Mirza Nur-ud-din Beig Mohammad Khan Salim, known by his imperial name Jahangir (Persian for “conqueror of the world”, was the fourth Mughal Emperor who ruled from 1605 until his death in 1627. Much romance has gathered around his name (and the tale of his illicit relationship with the Mughal courtesan, Anarkali, has been widely adapted into the literature, art and cinema of India.
He set the precedent for sons rebelling against their Emperor fathers, and was much criticised for his addiction to alcohol, opium, and women. He was thought to allow his wife Nur Jahan too much power, and her continuous plotting at court is considered to have destabilised the empire in the final years of his rule. The situation developed into open crisis when Jahangir’s son, Khurram, fearing he would be excluded from the throne, rebelled in 1622. Jahangir’s forces chased Khurram and his troops from Fatehpur Sikri to the Deccan, to Bengal and back to the Deccan, until Khurram surrendered unconditionally in 1626. The rebellion and court intrigues that followed took a heavy toll on Jahangir’s health.
He died in 1627 and was succeeded by Khurram, who took the imperial throne of Hindustan as the Emperor Shah Jahan.
Nur Jahan was one of the most influential women of her day. As favorite wife of the powerful Mughal emperor Jahangir, she found herself uniquely positioned to brilliantly utilize her skills in administration, politics, economics, and culture.
Nur Jahan was born into an aristocratic Persian family who had immigrated to India. All reports say that she was a remarkable beauty and it perhaps is not surprising that Jahangir married her within two months. He first gave her the title Nur Mahal which he changed in 1616 to Nur Jahan, or “Light of the World.”
At the time of her marriage Nur Jahan was considered middle aged. She was a widow of a man who had lost favor with the emperor, and was only one of many other wives and concubines of the emperor, with whom he had children. Yet within nine years, Nur Jahan acquired all the rights of sovereignty and government normally due the emperor, becoming virtually in charge of the whole empire until the emperor died in 1627.
The key to her success was Jahangir’s addiction to both drugs and alcohol and his adoration of Nur Jahan above everyone else in his vast zanana (women’s quarters within the court). Jahangir needed Nur to help maintain his health and help him rule.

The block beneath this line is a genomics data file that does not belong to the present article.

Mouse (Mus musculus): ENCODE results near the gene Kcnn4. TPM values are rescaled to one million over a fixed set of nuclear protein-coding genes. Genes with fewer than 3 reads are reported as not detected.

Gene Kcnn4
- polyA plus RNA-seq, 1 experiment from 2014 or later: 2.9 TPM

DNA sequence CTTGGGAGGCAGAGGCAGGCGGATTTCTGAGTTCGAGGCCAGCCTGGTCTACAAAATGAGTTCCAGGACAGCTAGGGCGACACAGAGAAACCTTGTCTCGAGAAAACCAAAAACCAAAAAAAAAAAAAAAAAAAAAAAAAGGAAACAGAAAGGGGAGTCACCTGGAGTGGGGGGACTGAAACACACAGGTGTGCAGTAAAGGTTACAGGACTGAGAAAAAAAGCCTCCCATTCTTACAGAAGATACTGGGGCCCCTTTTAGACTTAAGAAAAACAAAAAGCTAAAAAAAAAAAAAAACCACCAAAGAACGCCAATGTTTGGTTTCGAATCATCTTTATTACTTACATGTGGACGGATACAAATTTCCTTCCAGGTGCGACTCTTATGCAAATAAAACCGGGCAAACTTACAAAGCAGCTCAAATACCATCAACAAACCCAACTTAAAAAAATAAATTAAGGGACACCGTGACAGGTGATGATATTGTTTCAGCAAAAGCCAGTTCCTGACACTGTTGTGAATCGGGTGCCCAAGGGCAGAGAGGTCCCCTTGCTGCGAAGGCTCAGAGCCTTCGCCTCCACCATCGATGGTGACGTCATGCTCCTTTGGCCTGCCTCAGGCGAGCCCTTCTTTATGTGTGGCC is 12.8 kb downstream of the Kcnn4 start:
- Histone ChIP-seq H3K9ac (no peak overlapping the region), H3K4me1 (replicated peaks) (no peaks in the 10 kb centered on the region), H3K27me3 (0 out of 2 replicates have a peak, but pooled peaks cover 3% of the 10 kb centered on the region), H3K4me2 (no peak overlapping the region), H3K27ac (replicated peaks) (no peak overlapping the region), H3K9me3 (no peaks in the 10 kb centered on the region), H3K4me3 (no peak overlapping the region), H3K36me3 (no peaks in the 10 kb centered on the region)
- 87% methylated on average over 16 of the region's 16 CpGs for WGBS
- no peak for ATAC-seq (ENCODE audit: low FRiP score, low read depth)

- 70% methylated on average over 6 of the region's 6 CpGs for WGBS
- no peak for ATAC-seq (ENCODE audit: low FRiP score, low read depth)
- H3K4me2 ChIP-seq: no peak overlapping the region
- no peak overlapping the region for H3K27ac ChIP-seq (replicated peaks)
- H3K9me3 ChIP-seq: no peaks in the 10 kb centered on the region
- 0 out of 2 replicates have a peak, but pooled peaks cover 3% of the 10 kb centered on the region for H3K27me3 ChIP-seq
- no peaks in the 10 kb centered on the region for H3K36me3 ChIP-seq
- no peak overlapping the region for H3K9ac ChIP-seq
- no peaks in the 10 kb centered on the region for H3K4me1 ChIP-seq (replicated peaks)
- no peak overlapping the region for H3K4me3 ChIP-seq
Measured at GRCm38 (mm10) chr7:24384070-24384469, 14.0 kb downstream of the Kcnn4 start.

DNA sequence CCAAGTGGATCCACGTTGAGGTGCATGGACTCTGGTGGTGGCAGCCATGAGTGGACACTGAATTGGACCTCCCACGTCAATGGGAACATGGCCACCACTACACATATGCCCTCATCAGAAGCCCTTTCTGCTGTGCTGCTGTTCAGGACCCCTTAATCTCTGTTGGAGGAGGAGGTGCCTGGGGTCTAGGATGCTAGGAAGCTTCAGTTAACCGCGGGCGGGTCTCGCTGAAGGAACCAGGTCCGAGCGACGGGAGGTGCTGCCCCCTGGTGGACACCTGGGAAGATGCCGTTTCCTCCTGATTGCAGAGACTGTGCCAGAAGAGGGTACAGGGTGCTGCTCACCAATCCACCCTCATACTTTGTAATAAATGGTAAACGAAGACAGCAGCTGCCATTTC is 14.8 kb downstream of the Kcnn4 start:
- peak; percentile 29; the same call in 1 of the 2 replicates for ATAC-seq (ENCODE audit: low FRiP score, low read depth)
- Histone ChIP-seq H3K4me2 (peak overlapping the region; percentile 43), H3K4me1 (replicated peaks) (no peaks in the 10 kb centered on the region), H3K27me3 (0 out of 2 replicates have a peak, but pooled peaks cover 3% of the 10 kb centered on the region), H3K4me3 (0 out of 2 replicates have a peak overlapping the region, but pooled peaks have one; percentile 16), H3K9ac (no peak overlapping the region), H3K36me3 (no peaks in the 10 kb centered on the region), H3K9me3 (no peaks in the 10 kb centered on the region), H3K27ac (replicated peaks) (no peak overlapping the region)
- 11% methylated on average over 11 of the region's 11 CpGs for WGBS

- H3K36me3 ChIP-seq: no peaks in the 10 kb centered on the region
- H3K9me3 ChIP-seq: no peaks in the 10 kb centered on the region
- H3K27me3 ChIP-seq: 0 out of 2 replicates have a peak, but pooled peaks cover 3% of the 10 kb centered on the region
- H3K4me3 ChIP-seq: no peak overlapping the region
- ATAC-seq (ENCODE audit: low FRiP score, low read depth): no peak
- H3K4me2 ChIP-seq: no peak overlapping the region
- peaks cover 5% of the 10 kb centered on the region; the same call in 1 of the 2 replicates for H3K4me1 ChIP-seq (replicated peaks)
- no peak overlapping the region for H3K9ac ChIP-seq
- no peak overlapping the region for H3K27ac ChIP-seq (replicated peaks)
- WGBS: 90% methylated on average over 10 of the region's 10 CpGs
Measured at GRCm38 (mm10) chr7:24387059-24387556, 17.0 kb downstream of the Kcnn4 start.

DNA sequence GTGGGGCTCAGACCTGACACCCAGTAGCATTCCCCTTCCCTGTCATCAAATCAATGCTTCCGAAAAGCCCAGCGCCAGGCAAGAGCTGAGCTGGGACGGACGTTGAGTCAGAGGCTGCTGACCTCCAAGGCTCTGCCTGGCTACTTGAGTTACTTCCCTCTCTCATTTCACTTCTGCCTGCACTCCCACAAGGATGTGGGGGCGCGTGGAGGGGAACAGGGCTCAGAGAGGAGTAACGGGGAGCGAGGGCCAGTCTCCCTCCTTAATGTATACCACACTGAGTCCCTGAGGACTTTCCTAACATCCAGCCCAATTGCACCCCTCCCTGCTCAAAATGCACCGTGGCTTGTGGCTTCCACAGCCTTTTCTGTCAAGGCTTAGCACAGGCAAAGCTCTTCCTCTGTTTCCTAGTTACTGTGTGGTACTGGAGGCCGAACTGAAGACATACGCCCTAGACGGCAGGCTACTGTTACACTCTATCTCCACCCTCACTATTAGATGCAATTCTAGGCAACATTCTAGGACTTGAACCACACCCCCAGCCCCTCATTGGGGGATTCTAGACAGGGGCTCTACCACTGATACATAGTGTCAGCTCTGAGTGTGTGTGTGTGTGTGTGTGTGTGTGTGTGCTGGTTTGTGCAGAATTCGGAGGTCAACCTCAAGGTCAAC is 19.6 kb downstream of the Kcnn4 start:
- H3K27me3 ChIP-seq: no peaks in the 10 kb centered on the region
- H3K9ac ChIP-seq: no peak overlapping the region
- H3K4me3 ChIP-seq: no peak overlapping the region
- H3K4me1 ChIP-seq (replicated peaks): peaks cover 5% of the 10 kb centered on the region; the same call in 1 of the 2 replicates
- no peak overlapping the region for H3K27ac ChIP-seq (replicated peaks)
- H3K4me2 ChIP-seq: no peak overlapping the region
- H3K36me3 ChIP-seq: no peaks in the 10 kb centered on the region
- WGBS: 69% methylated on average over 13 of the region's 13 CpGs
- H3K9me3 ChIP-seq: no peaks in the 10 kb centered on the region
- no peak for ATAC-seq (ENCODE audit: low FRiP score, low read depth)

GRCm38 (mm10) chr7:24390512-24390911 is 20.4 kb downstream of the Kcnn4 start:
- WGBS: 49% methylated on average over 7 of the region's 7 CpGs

She controlled all promotions and demotions within the royal government. She took special interest in the affairs of women, giving them land and dowries for orphan girls. She had coins struck in her name, collected duties on goods from merchants who passed though the empire’s lands, and traded with Europeans who brought luxury goods from the continent.
Given her ability to obstruct or facilitate the opening up of both foreign and domestic trade, her patronage was eagerly sought, and paid for. She herself owned ships which took pilgrims as well as cargo to Mecca. Nur Jahan also ruled the Emperor’s vast zanana which housed hundreds of people including Jahangir’s wives, ladies -in-waiting, concubines, servants, slaves, female guards, spies, entertainers, crafts people, visiting relatives. eunuchs, and all the children belonging to the women. Poetry contests were held, and favorite female poets from beyond the court were sometimes sponsored by the queen, such as the Persian poet Mehri.
Both Jahangir and Nur Jahan were devotees of the elegant and sophisticated Mughal artistic style, the Taj Mughal being one example.
Nur Jahal enjoyed the height of her power when she was surrounded by loyal men which included members of her own family. Struggles between Jahangir’s sons for power, however, slowly chipped away at her reign. The ultimate winner was Jahangir’s third son, Shah Jahan, who later built the beautiful Taj Mahal for his favorite wife, Mumtaz Mahal.
By this time Nur Jahan’s influence was weak. Shah Jahan had been allied with Nur Jahan through most of his father’s reign, but when she swung her support to others he rebelled. An old and trusted general, Mahabat Khan, disgusted with the direction of court politics, and particularly the role of a Nur Jahan, joined the rebellion. “Never,” he said,” has there been a king so subject to the will of his wife.”
Nur’s cleverness could not save her, and upon Shah Jahan’s succession to the crown, he had her confined. Her imprisonment ended her influence at court, and she spent the last years of her life in exile in Lahore. Here she spent a quiet time living with her daughter until her own death in 1645. Her tomb lies in Lahore next to Jahangir’s. Both she had erected along with the gardens that surround them.